I’ve been exhibiting at the West End Gallery for over 15 years now and have benefitted in many ways. It was the first place I showed and sold my first piece of work. It was the first place my work was showcased. It was the place that first gave me hope of doing what I love as a career. So many other things as well. But perhaps the greatest benefit may have been what I have gained from observing the work of the other artists there over the years.
I’ve talked here and in my own blog of how artists such as Mark Reep, Marty Poole and Dave Higgins, among others, have shaped how I work and how I see my own work. Another such artist is Treacy Ziegler who has shown her collagraphs and, more recently, her distinctinctive paintings at the West End for many years now.
From the moment I saw Treacy’s work, I was intrigued. I instantly recognized that she was doing with her work what I wanted and didn’t have in my work at the time. Her prints had great areas of dark and light contrast and even in the lightest sections, a sense of darkness was always present which gave every piece real weight. Her bold colors and striking contrasts gave even the simplest compositions a deeper feeling.
They were also immediately identifiable as Treacy’s work. You could see a piece from across the street and you knew whose work it was. She has a very idiosyncratic visual vocabulary and her shapes and forms react beautifully with one another in the techniques she uses in producing her work.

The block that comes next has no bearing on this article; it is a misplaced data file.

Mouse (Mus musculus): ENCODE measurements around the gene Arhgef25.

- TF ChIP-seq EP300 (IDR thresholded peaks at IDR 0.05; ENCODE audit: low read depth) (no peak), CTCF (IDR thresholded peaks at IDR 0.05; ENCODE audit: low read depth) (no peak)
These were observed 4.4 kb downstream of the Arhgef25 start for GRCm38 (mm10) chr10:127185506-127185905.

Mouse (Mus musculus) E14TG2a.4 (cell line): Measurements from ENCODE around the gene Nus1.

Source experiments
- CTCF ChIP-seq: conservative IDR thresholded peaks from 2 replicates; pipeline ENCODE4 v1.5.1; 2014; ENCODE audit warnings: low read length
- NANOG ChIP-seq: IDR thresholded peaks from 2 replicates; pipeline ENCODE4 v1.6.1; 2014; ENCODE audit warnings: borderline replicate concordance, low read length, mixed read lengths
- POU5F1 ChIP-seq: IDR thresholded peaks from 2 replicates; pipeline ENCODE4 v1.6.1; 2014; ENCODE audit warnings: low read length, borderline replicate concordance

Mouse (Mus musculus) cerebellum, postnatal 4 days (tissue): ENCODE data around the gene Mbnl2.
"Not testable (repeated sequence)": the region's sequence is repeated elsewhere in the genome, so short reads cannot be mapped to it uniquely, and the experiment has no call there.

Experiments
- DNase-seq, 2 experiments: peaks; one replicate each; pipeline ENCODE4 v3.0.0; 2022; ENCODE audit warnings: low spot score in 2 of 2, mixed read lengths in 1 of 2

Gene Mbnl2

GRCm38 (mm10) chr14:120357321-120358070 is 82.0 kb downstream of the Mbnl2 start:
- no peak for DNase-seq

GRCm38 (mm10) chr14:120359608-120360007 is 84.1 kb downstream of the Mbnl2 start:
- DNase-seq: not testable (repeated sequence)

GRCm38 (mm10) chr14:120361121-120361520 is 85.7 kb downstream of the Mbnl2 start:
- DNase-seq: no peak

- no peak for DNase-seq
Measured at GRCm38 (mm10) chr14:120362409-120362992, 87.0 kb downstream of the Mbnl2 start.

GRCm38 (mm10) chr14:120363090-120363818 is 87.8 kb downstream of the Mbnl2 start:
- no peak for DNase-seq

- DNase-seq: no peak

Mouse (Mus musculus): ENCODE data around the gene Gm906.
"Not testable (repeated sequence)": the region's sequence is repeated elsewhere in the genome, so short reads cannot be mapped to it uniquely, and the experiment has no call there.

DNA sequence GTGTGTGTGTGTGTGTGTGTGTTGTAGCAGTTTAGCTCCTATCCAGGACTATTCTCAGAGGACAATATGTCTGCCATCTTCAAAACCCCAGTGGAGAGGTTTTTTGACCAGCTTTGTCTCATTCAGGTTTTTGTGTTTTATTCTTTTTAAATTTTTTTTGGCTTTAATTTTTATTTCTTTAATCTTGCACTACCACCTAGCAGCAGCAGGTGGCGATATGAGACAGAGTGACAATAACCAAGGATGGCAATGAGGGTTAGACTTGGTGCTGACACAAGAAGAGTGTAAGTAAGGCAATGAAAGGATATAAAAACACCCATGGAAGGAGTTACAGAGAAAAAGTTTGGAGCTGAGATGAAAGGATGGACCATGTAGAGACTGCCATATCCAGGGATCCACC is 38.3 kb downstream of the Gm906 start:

At the time, my own work was still very transparent and very much watercolor based. With Treacy’s work in mind I started adding layers of darkness in my own way. Simplifying form. Enhancing contrast and color. All the time searching for my own vocabulary, my own look.
I’ve always maintained that artists are often more like synthesizers than creators. They absorb multiple influences and take what they see in them, merging them together to create something that is completely different than the original. For me, the West End has always been a great source for ideas and concepts to absorb. It may be in a certain brushstroke or the way a painting’s composition comes together or just in being exposed to an artist’s body of work for a long period of time. Whatever the case, I always find something in the work there.
And that has been a great benefit…
———————-Posted by Gary Myers